WNC News & Notes: Earn ‘reverse transfer’ degrees through WNC | NevadaAppeal.com

WNC News & Notes: Earn ‘reverse transfer’ degrees through WNC

Students who have attended Western Nevada College and then transferred credits to continue their education at a Nevada state college or university may still be able to receive an associate degree. Through a process called “reverse transfer,” former WNC students may combine the credits they earned at Western with credits they earn at Nevada State College, the University of Nevada at Reno, or the University of Nevada at Las Vegas. Students can then receive an associate degree from WNC, even as they may be working toward a bachelor’s degree.

In this way, they can achieve the enhanced earning power and prestige of completing an associate degree, while they continue their education.

The Nevada System of Higher Education Board of Regents has approved this process in an effort to increase the number of Nevadans who receive a college degree and enhance their employability.

To qualify for reverse transfer through WNC, a student must have been previously enrolled and have earned at least 15 credits before transferring to the university or state college. Once attending the four-year school, the student must complete at least 60 college level credits. For information, call WNC Counseling Services at 445-3267.

Americans with Disabilities Act consultant to speak

John McGovern, president of Recreation Accessibility Consultants, will speak from 3 to 4:30 p.m. Thursday at Marlette Hall, Cedar 100, at WNC Carson City. The RAC is an organization that advises parks and recreation agencies, cities, counties, states and private entities about compliance with the American with Disabilities Act, and McGovern will speak about key changes to the Americans with Disability Act Amendments Act. The lecture is presented in honor of Disability Awareness Month, and is free and open to the public.

Waterfall Fire teaching videos available

WNC Professor Mike Sady and Dr. Jay Arnone of the Desert Research Institute have developed learning materials for the WNC Waterfall Fire Interpretive Trail, as part of the National Science Foundation’s Experimental Program to Stimulate Competitive Research (EPSCoR). They have produced six video/voice-over shorts, three in English and three in Spanish, that demonstrate field and classroom activities related to the impact the fire has had on the local landscape. The videos are designed for use by K-12 and community college teachers and students, and are available in YouTube format for easy access to underserved rural populations. The videos can be viewed online at http://www.wnc.edu/waterfall/k-12/. Information, Mike Sady, msady@wnc.edu or 445-4400.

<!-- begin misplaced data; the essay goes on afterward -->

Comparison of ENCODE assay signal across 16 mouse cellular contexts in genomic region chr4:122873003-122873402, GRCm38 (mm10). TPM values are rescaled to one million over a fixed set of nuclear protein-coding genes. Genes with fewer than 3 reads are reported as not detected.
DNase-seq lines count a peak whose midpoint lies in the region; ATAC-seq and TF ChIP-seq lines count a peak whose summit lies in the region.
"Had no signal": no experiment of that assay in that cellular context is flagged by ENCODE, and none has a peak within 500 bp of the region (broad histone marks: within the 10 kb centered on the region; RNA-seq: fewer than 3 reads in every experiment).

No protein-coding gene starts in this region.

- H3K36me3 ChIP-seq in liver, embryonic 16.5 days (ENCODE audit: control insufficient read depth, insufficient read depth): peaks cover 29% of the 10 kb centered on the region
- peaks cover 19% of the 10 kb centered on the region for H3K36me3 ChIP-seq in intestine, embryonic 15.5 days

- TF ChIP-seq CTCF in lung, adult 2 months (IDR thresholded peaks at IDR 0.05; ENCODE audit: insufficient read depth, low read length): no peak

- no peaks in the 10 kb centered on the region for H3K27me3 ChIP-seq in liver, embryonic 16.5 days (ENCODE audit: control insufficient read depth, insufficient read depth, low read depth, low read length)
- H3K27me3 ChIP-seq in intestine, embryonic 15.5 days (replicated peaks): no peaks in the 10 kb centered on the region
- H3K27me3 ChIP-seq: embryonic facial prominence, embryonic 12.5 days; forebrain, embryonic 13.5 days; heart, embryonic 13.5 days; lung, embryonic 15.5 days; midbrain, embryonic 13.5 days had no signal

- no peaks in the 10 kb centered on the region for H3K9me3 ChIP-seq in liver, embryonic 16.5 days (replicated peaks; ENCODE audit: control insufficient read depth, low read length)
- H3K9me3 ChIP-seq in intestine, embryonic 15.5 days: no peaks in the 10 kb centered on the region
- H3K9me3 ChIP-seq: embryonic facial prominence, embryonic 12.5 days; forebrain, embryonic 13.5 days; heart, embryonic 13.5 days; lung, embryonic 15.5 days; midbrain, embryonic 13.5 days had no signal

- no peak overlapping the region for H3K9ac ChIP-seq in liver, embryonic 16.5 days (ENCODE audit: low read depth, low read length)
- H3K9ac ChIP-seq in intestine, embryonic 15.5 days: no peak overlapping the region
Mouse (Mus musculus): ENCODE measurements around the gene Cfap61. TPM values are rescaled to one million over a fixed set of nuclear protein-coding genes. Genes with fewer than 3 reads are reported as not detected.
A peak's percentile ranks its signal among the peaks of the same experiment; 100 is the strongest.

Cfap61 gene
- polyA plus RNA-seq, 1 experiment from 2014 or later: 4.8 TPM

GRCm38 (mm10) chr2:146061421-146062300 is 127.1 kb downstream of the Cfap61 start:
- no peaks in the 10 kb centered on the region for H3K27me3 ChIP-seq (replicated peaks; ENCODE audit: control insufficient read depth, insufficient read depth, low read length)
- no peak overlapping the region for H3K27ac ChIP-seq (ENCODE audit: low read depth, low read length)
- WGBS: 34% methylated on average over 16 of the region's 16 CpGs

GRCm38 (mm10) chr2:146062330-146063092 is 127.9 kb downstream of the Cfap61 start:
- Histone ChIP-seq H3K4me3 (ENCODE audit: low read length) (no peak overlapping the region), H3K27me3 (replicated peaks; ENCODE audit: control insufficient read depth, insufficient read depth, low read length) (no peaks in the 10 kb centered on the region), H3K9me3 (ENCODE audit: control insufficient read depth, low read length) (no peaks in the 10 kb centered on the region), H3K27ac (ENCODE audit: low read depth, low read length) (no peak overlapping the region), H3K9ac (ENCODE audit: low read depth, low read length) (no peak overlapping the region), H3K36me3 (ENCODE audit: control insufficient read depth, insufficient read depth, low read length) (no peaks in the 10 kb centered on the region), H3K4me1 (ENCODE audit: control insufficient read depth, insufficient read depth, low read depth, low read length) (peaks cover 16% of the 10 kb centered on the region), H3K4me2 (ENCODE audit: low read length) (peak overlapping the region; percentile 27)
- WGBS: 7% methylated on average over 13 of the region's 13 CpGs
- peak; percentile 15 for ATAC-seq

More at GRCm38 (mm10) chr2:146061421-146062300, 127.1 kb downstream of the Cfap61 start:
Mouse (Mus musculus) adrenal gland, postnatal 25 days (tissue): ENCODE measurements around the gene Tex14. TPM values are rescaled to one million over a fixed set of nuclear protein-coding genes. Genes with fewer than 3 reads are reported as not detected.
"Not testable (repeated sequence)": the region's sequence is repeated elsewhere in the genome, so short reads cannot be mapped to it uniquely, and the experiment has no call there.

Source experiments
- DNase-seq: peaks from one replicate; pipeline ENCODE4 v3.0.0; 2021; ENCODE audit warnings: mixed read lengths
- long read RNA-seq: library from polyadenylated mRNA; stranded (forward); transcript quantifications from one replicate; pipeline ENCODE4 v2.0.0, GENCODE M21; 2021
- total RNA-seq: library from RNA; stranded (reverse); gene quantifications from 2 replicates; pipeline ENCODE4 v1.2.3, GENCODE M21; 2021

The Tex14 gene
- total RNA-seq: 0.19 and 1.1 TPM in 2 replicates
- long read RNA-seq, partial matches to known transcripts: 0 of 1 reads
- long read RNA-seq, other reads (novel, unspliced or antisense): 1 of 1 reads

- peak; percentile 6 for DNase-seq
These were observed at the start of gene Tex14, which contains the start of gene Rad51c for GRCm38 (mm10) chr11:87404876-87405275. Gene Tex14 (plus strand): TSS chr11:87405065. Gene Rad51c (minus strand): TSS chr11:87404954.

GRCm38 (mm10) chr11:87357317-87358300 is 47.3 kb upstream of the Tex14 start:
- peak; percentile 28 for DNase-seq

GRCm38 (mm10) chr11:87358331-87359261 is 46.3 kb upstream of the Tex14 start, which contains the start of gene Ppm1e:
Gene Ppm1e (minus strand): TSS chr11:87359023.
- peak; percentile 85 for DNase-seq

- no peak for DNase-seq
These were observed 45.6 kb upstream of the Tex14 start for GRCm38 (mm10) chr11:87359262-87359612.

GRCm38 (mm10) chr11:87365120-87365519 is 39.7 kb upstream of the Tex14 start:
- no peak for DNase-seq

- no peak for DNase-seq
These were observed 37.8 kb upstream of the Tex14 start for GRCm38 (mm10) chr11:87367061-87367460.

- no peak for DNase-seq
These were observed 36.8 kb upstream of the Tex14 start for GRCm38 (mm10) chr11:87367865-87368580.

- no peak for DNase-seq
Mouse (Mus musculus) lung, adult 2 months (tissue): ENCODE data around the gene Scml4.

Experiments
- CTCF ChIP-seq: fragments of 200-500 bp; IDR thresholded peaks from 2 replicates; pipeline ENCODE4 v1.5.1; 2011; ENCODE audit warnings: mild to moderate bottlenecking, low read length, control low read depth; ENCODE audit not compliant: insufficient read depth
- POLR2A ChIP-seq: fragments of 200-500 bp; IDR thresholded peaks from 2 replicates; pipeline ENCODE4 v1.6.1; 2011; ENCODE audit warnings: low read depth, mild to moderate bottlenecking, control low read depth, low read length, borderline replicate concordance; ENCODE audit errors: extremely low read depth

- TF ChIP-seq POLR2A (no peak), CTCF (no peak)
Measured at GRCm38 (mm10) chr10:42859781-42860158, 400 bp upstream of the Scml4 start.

Short-term credit classes still available this fall

Full-term fall classes are well under way at Western Nevada College, but Fall Express, which offers shorter academic classes, is still enrolling students in a variety of subject areas. Some classes meet for a weekend, and others meet several times over three or four weeks. They include classes that teach pertinent job skills as well as those that specifically apply to a degree or certificate. Subject areas include computer applications, computer information sciences, construction safety, early childhood education, teacher education, emergency medical services, geography, and geographic information systems. Information: 445-3000.

Employee recognized

for volunteering

Western Nevada College’s Judy Larquier, administrative assistant for Economic Development and Driver Education programs, has been recognized as the Volunteer of the Year by Active Volunteers in Douglas (AVID). Larquier was selected because of her work with the Carson Valley Arts Council, where she has provided public relations support for two years.

Larquier said she volunteers because she enjoys meeting and working with the different people and cultural groups that come to the area. The Arts Council has given her the opportunity to connect with various businesses, organizations and individuals in the community and as an added perk, she gets to help them research and select some extremely talented acts.

“I urge everyone to find an area that they enjoy and dedicate some time as a volunteer,” she said. “Even with family and work commitments, most people can find a few hours to spend improving our community.”

AVID promotes, maintains and supports volunteerism in Douglas County.

College craft fair seeks vendors

Western Nevada College Classified Employee Council is seeking vendors for its annual fall craft fair from 7 a.m. to 7 p.m. Nov. 3 at WNC Carson City. Local vendors with handmade crafts are invited to participate on a space-available basis. Participant fee is $25. In past years, offerings have included clothing, art, ceramics, jewelry, photography and foods. Contact Shelly Bale at 445-3266 to reserve a space.o




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